Lastly, BPR’s term of implementation is longer than that of CQI because the former has a pervasive organizational impact (Antokhin et al., 2021). Typically, it takes longer to prepare the organization for the radical changes involved in reengineering.


In healthcare, the reengineering team is responsible for analyzing, redesigning and implementing the proposed changes. According to Nurfadhilah et al. (2021), a reengineering team may consist of 6 to 12 individuals selected from across the organization to represent each department. Nurfadhilah et al. (2021) insist that these individuals must bust have adequate knowledge in their respective functional departments and must be available to spend a significant amount of time on reengineering. The team must be a true representation of the organization with enough resources at their disposal to successfully achieve the reengineering objectives.

Current Process Analysis

With the help of reengineering experts, the reengineering team analyses the current business processes from beginning to end to identify all the users, departments and functional linkages (Antokhin et al., 2021). Further, according to Srinivas et al. (2021), the team must also audit the quantity of physical, information and human resources available. The team will then collet the various aspects of the performance of the current process for example waiting time and patient satisfaction.

On the other hand, Alaei et al. (2018) recommend that large processes such as materials distribution must be separated into subprocesses and assigned to the reengineering team members based on their respective expertise. This will yield a systematic review of the processes, which is at the core of BPR. For instance, the analysis will ascertain if the steps are out of sequence, whether there are unnecessary bureaucracies, whether various steps in the process such as form filling are required, whether some of the steps can be combined, or whether the sequential steps can be changed and done in parallel.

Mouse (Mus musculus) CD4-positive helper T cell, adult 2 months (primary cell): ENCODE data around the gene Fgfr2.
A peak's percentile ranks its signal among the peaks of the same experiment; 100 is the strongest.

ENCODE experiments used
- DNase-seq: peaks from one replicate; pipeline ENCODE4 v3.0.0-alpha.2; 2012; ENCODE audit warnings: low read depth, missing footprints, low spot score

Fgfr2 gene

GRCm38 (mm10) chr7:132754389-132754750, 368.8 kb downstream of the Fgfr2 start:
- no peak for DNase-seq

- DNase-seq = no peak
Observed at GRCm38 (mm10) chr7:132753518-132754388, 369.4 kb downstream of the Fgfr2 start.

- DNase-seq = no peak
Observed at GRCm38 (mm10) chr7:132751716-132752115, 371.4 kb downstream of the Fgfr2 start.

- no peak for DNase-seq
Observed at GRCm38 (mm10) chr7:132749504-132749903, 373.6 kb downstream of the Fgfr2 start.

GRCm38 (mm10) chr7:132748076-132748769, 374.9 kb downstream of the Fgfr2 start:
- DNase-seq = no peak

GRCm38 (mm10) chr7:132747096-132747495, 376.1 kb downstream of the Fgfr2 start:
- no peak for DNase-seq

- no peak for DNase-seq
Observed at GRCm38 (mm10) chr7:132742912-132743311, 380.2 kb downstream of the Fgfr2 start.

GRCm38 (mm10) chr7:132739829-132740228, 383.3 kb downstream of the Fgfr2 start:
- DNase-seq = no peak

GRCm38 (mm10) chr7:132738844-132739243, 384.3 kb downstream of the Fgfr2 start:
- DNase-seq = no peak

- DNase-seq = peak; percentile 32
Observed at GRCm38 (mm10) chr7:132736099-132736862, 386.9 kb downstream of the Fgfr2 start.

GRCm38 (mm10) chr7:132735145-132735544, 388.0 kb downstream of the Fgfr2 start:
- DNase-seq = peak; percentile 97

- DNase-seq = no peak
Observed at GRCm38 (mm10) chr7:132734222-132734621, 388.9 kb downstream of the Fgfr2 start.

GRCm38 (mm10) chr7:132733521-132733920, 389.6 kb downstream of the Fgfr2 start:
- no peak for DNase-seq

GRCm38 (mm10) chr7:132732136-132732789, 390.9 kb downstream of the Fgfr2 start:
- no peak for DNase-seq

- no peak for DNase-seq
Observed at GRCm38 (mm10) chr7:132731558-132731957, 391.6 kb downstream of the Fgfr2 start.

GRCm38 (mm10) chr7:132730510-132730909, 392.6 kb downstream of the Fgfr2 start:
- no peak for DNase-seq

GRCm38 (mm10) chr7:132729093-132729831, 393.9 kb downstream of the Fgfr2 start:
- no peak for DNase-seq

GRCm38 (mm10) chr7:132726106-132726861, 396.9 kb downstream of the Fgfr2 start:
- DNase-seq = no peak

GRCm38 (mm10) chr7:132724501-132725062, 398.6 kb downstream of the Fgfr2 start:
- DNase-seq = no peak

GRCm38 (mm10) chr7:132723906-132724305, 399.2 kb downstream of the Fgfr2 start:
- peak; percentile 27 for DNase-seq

The analysis of the current process, being the core process of BPR, should unravel the elapsed time, incremental costs dependencies and bottlenecks within the process of healthcare delivery and use process design tools such as process activity network diagrams or Program Evaluation and Review Technique (PERT) to visualize how the processes should flow.


Upon analyzing the current processes and identifying the faults, the reengineering team will brainstorm on how to redesign the process to eliminate those faults. According to Srinivas et al. (2021), the team should first the steps that do not add value to the customer and eliminate them, then streamline, consolidate or automate the remaining processes. But a significant challenge with the redesign process is that it challenges the existing organizational rules and principles and therefore the reengineering team might meet some resistance (Hassan, 2017). As such, the reengineering team must maintain their focus on improving efficiency and constantly challenging existing methods with new and innovative approaches.


Whereas BPR depends on many traditional management approaches, its cope within the healthcare sector is different. It establishes high expectations for service quality improvements. Therefore, the health organization’s ability to achieve those expectations determines reengineering’s success. Typically, the basic approach to reengineering is to disregard the organization’s traditional culture and replace it with a new customer-oriented culture of customer service delivery.


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  • Arinahaq, A., & Achadi, A. (2019). Factors Associated with Business Process in Hospital: A Systematic Review. In 6th International Conference on Public Health 2019 (pp. 270-278). Sebelas Maret University.